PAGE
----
At the heart of Christianity are absolutes. There are virtues which all Christians at all places at all times have known to be virtues. Then, there are the shifting sands around those virtues – areas of moral neutrality to which our culture may, at a given time, ascribe erroneous moral significance. When the pastor explains the shock surrounding the camel-through-needle remark, we think how foreign the ancient view is to our own. “In that age,” the pastor tells us, “the rich were assumed to have favor with God. People in that culture believed that their riches were a sign that they stood in God’s good graces. It was a shock to hear that those were the people in the most danger of hell.” This view of wealth is not our own, so the flaw is easy enough for us to see (unless you’ve fallen in with the prosperity gospel crowd.)

The exercise reminds us that we have similar lenses of our own. As Lewis notes in an introduction to St. Athanasius’s On the Incarnation, “Every age has its own outlook. It is specially good at seeing certain truths and specially liable to make certain mistakes.” Like the ancients that attached virtue to wealth, we attach moral weight on occasions of moral neutrality more often than we realize.

This is my attempt to guess a few morally neutral qualities you treat like virtues if you’re an average American.

As a disclaimer – I’m not saying that these things are secretly vices; I’m only suggesting that they may be more neutral than we tend to treat them. If it ever comes down to either upholding one of these or pursuing a biblically mandated action, and we choose these, we’ve entered choppy waters.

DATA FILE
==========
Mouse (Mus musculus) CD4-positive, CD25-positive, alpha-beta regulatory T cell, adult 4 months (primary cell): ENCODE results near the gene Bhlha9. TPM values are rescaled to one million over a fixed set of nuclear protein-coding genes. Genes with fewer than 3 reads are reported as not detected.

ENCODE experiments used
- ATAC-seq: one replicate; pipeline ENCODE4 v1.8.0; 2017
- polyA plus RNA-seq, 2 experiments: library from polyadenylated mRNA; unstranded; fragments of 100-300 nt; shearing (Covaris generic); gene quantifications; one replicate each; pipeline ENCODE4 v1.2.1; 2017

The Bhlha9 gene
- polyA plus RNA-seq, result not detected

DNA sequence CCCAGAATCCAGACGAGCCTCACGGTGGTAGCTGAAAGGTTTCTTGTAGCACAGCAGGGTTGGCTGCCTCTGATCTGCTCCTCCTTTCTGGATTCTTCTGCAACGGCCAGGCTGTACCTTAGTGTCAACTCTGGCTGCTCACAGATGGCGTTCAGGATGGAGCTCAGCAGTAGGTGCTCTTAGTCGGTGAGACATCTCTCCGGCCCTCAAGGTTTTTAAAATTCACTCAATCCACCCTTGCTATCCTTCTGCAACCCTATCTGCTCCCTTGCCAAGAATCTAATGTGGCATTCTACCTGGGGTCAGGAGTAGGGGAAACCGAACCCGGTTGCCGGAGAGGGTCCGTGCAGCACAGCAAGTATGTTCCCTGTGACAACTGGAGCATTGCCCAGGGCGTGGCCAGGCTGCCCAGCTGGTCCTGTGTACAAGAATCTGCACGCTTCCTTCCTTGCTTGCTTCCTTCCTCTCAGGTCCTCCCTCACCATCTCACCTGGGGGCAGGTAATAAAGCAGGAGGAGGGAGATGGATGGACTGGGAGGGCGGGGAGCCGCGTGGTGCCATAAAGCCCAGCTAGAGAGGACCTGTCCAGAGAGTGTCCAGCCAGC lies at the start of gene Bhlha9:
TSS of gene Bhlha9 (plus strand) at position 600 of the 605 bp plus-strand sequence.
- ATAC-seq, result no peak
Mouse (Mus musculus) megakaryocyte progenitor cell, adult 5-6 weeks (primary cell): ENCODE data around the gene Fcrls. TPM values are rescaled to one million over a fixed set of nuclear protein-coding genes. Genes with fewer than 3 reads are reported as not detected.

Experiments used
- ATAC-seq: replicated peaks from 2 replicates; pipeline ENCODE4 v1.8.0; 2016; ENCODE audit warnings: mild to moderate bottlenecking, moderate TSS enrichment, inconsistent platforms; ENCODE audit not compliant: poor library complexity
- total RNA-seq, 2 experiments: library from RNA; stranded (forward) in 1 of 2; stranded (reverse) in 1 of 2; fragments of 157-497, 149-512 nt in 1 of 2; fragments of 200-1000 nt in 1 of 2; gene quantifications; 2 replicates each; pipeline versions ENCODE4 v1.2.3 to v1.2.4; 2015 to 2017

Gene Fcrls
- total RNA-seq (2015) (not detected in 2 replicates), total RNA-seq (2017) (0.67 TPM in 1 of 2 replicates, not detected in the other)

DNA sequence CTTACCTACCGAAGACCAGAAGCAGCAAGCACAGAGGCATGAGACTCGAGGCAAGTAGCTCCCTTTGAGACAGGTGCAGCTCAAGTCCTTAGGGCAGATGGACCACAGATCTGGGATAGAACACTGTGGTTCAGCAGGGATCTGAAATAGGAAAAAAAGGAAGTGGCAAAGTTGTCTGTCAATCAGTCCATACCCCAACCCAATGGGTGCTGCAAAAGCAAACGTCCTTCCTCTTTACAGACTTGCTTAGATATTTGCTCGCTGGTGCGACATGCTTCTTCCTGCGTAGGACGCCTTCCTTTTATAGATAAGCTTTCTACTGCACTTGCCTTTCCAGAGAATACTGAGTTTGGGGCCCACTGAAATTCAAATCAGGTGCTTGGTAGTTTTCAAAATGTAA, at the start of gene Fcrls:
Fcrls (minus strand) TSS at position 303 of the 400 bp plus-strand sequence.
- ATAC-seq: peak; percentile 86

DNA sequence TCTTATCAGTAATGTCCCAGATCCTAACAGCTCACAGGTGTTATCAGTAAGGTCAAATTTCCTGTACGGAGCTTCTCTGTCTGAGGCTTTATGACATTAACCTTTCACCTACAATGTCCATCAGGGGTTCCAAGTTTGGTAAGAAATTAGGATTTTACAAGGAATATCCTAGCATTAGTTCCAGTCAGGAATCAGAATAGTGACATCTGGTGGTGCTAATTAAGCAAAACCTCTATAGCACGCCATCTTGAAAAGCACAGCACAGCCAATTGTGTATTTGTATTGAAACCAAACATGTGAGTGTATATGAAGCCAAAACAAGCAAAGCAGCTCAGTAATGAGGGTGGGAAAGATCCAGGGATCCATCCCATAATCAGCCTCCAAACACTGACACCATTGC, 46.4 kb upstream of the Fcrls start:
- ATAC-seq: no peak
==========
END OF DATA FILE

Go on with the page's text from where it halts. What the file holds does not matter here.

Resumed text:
1. Correct grammar is not a virtue. I’m a writing professor, now, so I get to say with authority: a misplaced modifier is not a character flaw. The rules of the English language were not penned on stone tablets by the finger of God. Grammar is fluid, language is human. (Yes, that was a comma splice; no, I won’t repent.) That isn’t to say that correct communication lacks advantages. Correctness allows people to know your meaning more certainly. Yet, I firmly believe that the student who says “should of” is using language better than the grammar nazi who shuts him down. After all, how is battering people over the head with a red pen until they are so afraid they cease to write at all going to improve communication – the sole purpose for which grammar exists?

2. Promptness is not a virtue. There’s a kernel of morality to it: punctuality shows care for those who could be affected by your lateness. Promptness helps the gears of commerce and culture turn more smoothly. It displays respect and preparedness. In fact, when I read that successful learning is not highly correlated to professors holding students accountable for due dates, I was shocked. Surely, encouraging promptness is the same as encouraging goodness, truth, and beauty – isn’t it? Apparently, not. Now, I’m trying to comply by the research. Like good grammar, being on time can be pragmatic. It can even be, according to occasion, loving. But, it can also be a way of simply saving face. And, we can hold others to it with a certain ruthlessness, treating a human being like a cog rather than a body and mind and spirit.

3. A good GPA is not a virtue. A professor said on the first day of class, “For some of you, getting an A in this class will be morally wrong. There will be something else in your life that requires something of you; to neglect it for the sake of this A would be a sinful choice.” Icky, but true. If your roommate is having a crisis of faith while you’re studying for a test, stop studying, love your roommate, and take the C+. We often assume our GPA and virtue are directly correlated, possibly even identical. The tendency we have to prize school accomplishments at the expense of other accomplishments is concerning. I value education, and believe grades demonstrate some good character qualities, yet they are not identical with those qualities. The GPA doesn’t always reflect the learning, and the amount of moral weight our culture ascribes to these arbitrary little points is a little creepy.